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Veronica Mars and the Case of the Disappearing Movie
Veronica Mars exists as a movie because it can’t exist anymore as a TV show. (Ditto Firefly/Serenity, but bear with me.) And despite a feeble attempt to expand the frame to the cinematic sprawl of 2:35-1 anamorphic—as opposed to the show’s more modest 1:78-1—this thingamabob’s visual template hasn’t changed much from TV. (As my colleague Keith Phipps noted, “It looks and plays an awful lot like the TV show, reviving its darkened-rooms-and-Venetian-blinds and beach-noir aesthetic.”) So the Veronica Mars movie is a dead thing that fans have summoned back into existence, and to the tune of $5.7 million, which so reduces the risk on Warner Bros.’ end that Thomas likely didn’t have to take a single executive note. This sounds like a stirring triumph of democracy in action, with marshmallows liberating Thomas to go off and pursue the movie he wanted to make. But, in fact, what has actually happened is that fans have replaced studio bosses as the people for whom Thomas was making the “movie.” And for all the insider pleasures that result, it also fucks this Veronica Mars up badly.
How Sweet It Is To Be Loved By You: The BeyHive
Rachel Kaadzi Ghansah
Like all superfans, the BeyHive to some extent thrives off the sense that their bond to the object of their affection is intimate and specific even when it is not. What is specific with someone like Beyoncé, the now equal-earning, if not out-earning, wife of a man worth a half-billion dollars, who obtained that money with her own blood, sweat and tears as a teenager in a girl group, and later out-Svengali-ed her looming, impresario father, broke off and eclipsed her groupmates to become one of the world's most top-selling solo artists, is that her fans feel like they have been there for her success. They are proud of her. They have watched her grow up and watched her win. Beyoncé's totemic status with the BeyHive is legendary. The Hive is fiercely protective of its Queen Bee. Besides Beyoncé's concerts, the foremost apiary of the BeyHive is on the Internet, on Twitter. On Twitter, you can find the Hive massive and worldwide: the bugged out French teenagers, the Brazilians tweeting from Rio, the white boys in the Midwest with Broadway dreams, connected by their love of Beyoncé, all speaking in a lexicon that makes them sound like both the forefront of the beekeeping movement and the ultimate Beyoncé fans. If you insult Beyoncé on Twitter, the Hive will insult you until you rue the day you were born, or regret the day you canceled your gym membership.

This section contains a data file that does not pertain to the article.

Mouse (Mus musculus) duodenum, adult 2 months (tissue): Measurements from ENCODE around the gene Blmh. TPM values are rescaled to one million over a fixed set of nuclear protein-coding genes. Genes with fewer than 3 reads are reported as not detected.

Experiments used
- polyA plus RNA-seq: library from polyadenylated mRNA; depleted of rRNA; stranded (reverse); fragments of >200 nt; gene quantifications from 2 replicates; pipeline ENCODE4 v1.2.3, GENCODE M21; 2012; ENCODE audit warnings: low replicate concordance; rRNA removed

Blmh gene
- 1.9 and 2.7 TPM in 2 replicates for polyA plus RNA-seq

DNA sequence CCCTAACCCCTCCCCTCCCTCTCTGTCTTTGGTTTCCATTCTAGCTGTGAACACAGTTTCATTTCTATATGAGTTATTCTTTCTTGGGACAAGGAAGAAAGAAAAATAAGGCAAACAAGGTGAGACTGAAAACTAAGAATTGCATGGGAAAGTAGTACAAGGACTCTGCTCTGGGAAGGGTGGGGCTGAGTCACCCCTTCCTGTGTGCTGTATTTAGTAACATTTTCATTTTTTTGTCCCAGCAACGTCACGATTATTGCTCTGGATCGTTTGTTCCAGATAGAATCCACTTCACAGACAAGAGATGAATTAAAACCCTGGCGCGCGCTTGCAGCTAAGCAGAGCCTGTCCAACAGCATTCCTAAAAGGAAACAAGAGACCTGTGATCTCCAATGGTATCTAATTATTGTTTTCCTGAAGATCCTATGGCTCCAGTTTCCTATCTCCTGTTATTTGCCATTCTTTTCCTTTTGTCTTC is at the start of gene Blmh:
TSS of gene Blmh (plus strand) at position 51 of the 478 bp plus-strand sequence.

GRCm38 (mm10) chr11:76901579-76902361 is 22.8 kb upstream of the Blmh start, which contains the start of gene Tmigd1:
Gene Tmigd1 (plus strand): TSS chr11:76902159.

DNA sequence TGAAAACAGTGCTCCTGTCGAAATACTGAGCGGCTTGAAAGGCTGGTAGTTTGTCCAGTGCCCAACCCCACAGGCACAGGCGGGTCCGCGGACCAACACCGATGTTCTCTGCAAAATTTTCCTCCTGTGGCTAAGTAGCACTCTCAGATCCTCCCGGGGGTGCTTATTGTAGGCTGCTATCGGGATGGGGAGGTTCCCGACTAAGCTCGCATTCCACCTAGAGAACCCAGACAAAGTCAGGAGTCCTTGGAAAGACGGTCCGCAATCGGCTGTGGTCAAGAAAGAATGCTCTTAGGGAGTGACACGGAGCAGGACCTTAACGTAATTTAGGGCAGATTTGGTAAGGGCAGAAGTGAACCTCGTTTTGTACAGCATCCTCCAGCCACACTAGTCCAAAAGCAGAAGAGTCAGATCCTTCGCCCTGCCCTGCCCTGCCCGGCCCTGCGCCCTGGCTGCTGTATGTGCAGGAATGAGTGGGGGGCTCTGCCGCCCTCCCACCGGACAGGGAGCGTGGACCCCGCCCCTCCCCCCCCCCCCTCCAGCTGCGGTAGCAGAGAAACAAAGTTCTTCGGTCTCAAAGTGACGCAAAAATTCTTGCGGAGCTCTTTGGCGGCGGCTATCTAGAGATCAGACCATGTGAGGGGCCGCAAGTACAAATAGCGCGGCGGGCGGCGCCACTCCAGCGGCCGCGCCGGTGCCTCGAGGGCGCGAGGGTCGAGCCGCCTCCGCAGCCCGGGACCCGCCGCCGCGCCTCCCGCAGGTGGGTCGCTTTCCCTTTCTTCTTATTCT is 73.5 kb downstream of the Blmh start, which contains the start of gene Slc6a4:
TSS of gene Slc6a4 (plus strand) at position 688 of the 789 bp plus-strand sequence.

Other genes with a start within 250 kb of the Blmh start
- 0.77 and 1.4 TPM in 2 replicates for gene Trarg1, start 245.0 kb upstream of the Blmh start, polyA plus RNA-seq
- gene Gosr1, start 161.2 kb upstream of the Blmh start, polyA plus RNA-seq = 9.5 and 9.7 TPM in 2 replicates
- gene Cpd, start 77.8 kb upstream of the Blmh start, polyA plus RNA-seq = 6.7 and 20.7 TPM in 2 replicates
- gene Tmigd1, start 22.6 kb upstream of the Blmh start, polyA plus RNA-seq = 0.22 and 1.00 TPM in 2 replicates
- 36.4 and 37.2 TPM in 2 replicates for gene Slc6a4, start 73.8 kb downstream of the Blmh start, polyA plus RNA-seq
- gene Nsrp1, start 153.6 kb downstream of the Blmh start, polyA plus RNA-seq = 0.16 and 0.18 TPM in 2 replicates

The Whitewashing of Pop Radio
Some may counter this argument by pointing out that 2014 is different, that it is the breakout year for black artists such as Beyonce, Aloe Blacc and Pharrell. But in each case, these artists have broken out despite pop radio, not because of it. Aloe Blacc used television commercial licensing, Pharrell dominated YouTube and Europe, and Beyonce won the PR and marketing wars, all creating their own hits and buzz. Broadcast radio simply accepted those artists’ hits once they were established in other mediums, further cementing its new role as a meek follower of buzz created elsewhere; the musical equivalent of Overstock.com. But for every Aloe Blacc, there are a dozen talented artists who are increasingly shut out from a pop radio world that appears to view them as a risk for reasons other than their music.
The New York Times
Arena's Meditation Room Raises Its Own Existential Questions
Very few Nets fans have heard of the room, and even fewer use it, at least not for meditation. It appears to sometimes double as a storage room; several pieces of luggage sat in the corner on a recent night.